In a federal indictment, prosecutors allege that Dr. Anna Gabriellian told her partner to read "Inside the Aquarium," a book on Soviet espionage. Russian flagPaul Zinken/picture alliance via Getty Images In a new federal indictment, prosecutors allege a Maryland couple tried to spy for Russia. The indictment says one of the accused told her partner to read the book, "Inside the Aquarium." The book is by a former Soviet spy, Viktor Suvorov, who defected in the late 1970s. The wife of an Army major encouraged her partner to read a book by a former Soviet spy in order to prepare them for leaking sensitive US military medical information to the Russian government, federal prosecutors alleged Thursday. According to a newly unsealed indictment filed with the US District Court in Maryland, the Department of Justice is charging Maj. Jamie Lee Henry and wife Dr. Anna Gabrielian with conspiring to hand over medical information to a person they believed was working for the Russian government but who was actually an undercover FBI agent. Court documents reviewed by Insider said that the couple gave the personal medical records of US Army patients and their family members to the undercover agent last month under the impression that the information would then be passed on to the Russian government. Henry, a doctor who worked at North Carolina's Fort Bragg, had secret level security clearance, which allows access to content that, if disclosed, could harm the country's national security. Gabrielian in an anesthesiologist at Johns Hopkins Hospital. The indictment alleges that at an initial meeting with the undercover agent at a hotel on August 17, Gabrielian said she was motivated to help Russia in any way she could because she felt patriotism for the country, court documents showed. According to a listing on Johns Hopkins' website, Gabrielian speaks English and Russian.Prosecutors allege that Henry denounced the US to the undercover agent and even said he considered joining the Russian army after it invaded Ukraine in late February.Wife urged partner to study Soviet espionageDuring that meeting, Henry allegedly told the undercover agent that Gabrielian had them read ''Inside the Aquarium," a book on becoming a spy for the Soviet Union.  The book is by a former Soviet spy, Viktor Suvorov, who defected in the late 1970s. According to Publishers Weekly, the book provides a "brisk, readable account" of the author's "recruitment and training as an agent of Russia's ultra-secret GRU intelligence group."Henry told the undercover agent, per the indictment, that Gabrielian recommended the book because it details "the mentality of sacrificing everything... and loyalty from day one. That's not something you walked away from."The indictment suggests Henry had some potential qualms about spying for Russia, however."My point of view is until the United States actually declares war against Russia, I'm able to help as much as I want. At that point, I'll have some ethical issues I have to work through," Henry said during the meeting, prosecutors allege. Henry's wife then responded: "you'll work through those ethical issues."At a meeting a week later, Gabrielian told the undercover agent that Henry was a "coward" because the Army officer had expressed concern about violating HIPAA, the law that protects patient privacy. She, by contrast, allegedly told the agent that she engaged in such violations "all the time."Later that month, prosecutors claim the couple provided the undercover agent medical information related to an Air Force veteran, a retired Army officer, a Defense Department employee, the spouse of someone employed by the Office of Naval Intelligence, and the spouses of multiple deceased Army veterans. Read the original article on Business Insider.....»»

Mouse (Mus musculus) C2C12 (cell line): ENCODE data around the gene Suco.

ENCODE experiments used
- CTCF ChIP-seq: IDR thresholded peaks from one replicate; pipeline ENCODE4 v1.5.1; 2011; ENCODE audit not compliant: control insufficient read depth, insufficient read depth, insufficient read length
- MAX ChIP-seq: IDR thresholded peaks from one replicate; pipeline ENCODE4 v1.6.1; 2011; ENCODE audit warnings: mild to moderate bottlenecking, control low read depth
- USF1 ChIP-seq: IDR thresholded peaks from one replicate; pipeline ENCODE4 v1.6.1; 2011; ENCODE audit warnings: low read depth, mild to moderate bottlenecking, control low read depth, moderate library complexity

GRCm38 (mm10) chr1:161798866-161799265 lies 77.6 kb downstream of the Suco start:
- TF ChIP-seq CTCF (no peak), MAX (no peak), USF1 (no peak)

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China tells state banks to prepare for a massive dollar dump and yuan buying spree as Beijing"s prior interventions have failed to stem its currency"s worst year since 1994